The substitution effect describes the effect on the demand for a good or service when there is a price change of a related product. Consumers will purchase more of a substitute good or service that is relatively less expensive following an increase in the price of a related good or service.
A Honda dealership may have a sale to entice buyers away from a nearby Toyota dealership. Before the sale, customers were indifferent between a Honda and a Toyota, but the sale reduces Honda’s price relative to a Toyota. Many customers may choose to purchase a Honda, instead of a Toyota. This case illustrates the substitution effect because the shoppers were initially indifferent between a Honda and Toyota, but the price change prompted people to purchase a Honda because it was relatively less expensive.
The closer two items are to being perfect substitutes, the greater the potential substitution effect, assuming it is easy to switch between items. For example, Coke and Pepsi soft drinks are close substitutes. It is likely that if Coke increases its price, the demand for Pepsi soft drinks will increase because consumers will substitute Pepsi for Coke drinks.
Companies invest millions of dollars in advertising to build brand loyalty. Why? Because brand loyalty reduces the potential harm of the substitution effect. If PepsiCo reduces the price of its soft drinks, many who are loyal to Coca-Cola will remain loyal. The substitution effect only measures the influence of a price change.
Economists distinguish between the substitution and income effects. When there is a price change of one good, there will be a change in the demand of related products resulting from a buyer substituting one good for another (substitution effect) and a change in the buyer’s available income (income effect). The graphs below show the differences.
Amy’s two favorite forms of entertainment are attending ball games and eating out. She has budgeted a fixed amount of her income for these pleasures. An indifference curve is a graph that shows all the combinations of two goods (or services) that yield the same utility. In other words, Amy would receive the same satisfaction (utility) from attending three games and eating out seven times (Point X) as she would from going to eight games and eating out four times (Point Y), or for that matter, she would be indifferent to purchasing any combination that is on I1 because Amy’s satisfaction would be the same.
BL1 is Amy’s budget constraint on the graph below. Amy would spend all of her money at any point on her budget constraint. The line intersects the vertical axis where Amy spends her entire budget going out to eat. In this case, she would dine out ten times. It intersects the horizontal axis at ten games, in which case Amy’s entire budget is spent on attending ball games.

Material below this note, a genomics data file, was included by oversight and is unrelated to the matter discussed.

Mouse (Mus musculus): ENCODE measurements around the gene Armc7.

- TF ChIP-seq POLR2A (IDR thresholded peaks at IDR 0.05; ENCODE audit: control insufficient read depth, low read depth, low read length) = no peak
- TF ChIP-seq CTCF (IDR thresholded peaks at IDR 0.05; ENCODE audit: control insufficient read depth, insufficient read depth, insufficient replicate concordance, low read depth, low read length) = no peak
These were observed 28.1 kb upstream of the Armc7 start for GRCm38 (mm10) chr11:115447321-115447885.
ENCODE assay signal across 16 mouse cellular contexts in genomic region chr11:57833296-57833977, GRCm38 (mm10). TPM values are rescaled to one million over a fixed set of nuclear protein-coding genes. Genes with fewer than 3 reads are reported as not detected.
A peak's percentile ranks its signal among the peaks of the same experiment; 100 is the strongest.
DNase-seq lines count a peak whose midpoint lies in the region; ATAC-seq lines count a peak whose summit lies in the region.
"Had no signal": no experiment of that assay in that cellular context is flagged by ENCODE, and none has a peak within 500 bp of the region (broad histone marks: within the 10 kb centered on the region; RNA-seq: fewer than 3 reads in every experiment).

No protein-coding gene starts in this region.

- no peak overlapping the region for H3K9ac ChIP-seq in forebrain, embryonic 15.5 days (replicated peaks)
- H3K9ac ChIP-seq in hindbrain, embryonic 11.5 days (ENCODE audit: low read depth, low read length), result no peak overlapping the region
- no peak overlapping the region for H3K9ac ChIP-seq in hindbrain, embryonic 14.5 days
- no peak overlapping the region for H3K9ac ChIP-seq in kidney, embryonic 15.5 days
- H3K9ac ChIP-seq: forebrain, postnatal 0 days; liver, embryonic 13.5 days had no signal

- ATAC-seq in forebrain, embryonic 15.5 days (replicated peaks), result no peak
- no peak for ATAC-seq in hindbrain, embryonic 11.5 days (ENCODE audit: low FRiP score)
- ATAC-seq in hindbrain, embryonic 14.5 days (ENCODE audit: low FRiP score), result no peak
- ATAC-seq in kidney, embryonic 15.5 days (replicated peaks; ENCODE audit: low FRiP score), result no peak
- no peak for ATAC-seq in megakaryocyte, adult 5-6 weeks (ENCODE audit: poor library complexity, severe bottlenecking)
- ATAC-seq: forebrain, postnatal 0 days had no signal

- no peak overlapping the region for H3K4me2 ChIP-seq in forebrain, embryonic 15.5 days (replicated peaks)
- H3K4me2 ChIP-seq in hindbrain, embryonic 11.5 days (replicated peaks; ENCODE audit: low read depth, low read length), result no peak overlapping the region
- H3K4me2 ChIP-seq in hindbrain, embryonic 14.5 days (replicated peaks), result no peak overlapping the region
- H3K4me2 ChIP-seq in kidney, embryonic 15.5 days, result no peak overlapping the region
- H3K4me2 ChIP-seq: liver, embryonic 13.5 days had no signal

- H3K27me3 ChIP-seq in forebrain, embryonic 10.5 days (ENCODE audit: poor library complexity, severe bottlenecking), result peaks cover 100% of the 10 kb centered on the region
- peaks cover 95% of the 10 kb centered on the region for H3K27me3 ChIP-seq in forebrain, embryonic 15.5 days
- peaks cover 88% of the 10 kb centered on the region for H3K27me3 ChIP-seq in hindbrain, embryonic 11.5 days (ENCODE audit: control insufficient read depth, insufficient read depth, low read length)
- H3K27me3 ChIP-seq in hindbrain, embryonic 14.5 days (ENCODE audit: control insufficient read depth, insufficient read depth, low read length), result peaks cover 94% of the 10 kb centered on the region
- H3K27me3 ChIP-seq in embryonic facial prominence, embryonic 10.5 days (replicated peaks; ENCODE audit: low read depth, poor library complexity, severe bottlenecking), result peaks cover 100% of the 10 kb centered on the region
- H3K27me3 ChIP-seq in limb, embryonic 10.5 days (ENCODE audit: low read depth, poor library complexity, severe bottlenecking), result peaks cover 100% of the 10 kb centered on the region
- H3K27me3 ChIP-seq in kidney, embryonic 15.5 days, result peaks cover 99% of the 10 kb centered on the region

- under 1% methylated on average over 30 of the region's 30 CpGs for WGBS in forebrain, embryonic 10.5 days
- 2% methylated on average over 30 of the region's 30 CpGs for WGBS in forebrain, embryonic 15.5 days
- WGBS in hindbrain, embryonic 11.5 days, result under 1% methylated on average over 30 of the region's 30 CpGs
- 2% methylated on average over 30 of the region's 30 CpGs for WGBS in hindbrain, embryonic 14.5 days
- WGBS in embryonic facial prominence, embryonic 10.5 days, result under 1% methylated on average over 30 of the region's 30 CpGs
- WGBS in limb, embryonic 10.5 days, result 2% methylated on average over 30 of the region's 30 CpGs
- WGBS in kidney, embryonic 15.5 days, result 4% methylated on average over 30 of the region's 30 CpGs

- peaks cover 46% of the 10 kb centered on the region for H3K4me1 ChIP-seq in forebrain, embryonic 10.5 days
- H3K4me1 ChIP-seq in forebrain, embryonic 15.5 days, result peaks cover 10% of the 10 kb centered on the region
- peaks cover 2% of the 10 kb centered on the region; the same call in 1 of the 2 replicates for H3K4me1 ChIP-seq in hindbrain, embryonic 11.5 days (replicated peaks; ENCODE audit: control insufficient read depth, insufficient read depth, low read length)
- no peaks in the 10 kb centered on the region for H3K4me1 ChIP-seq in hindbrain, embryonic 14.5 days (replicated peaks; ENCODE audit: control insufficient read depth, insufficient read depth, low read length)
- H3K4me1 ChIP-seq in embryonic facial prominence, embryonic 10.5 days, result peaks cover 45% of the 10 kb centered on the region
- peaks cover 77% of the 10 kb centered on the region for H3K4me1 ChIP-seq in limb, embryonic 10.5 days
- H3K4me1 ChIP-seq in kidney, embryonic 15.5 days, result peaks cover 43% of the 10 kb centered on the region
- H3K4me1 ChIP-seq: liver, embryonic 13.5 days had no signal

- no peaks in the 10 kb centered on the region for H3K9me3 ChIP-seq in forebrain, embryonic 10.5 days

Amy’s income is not large enough to purchase any combination above the budget line, such as eight games and four visits to restaurants (Point Y). She would not choose a point below the budget line because she could increase her utility by purchasing additional items. For example, Amy would not choose T (five games and two visits to restaurants) because she could increase both the times she ate out and the number of ball games she attended while remaining within her budget. Amy would maximize her satisfaction by choosing Point X, the point on her budget constraint tangent to her highest possible indifference curve. She attends three games and dines out seven times. (Note that any point other than X that is on her indifference curve, such as Y, is impossible because it lies above the budget constraint.) However, Amy’s greatest satisfaction would change if the price of either dining out or going to a ball game changed.
Suppose the ticket price of a game is cut in half, but the price of dining out remains the same. How would this alter Amy’s spending behavior? She would likely attend more games, but she may also dine out more because her available income has increased. Her decision will depend on the relative prices and whether the services she purchases are normal or inferior.
At half the price, Amy could purchase twice as many tickets to ball games and remain within her budget, so her budget constraint line would intersect the x-axis at twenty games. However, the y-intercept remains ten because the number of times she dines out would remain at ten if she chose to spend all her money dining out. Therefore, her new budget constraint line, BL3, would rotate counterclockwise. Assume her new indifference curve is I2. Her greatest satisfaction occurs where her new budget line is tangent to her new indifference curve. Amy would now choose to eat out five times and attend ten games, Point C. How much of the increase in games is caused by the substitution effect, and how much is due to the income effect?
The substitution effect is the difference caused by a change in price, assuming the same level of satisfaction. Therefore, the substitution effect would be derived using the original indifference curve, I1. How many games would Amy have purchased before the increase in income if the price ratio were two games to one time eating out? The answer is eight games and dining out four times. That is determined by drawing a new budget line BL2 parallel to BL3 where it is tangent to the original indifference curve. Point B is the new optimal combination. The substitution effect accounts for five games, the difference between points B and A.
The income effect is the difference caused by a change in income, so it would appear on a different indifference curve. Since Amy’s income increased, the new optimal point would move to a higher indifference curve. This is a two game increase, which is shown as the change from B to C.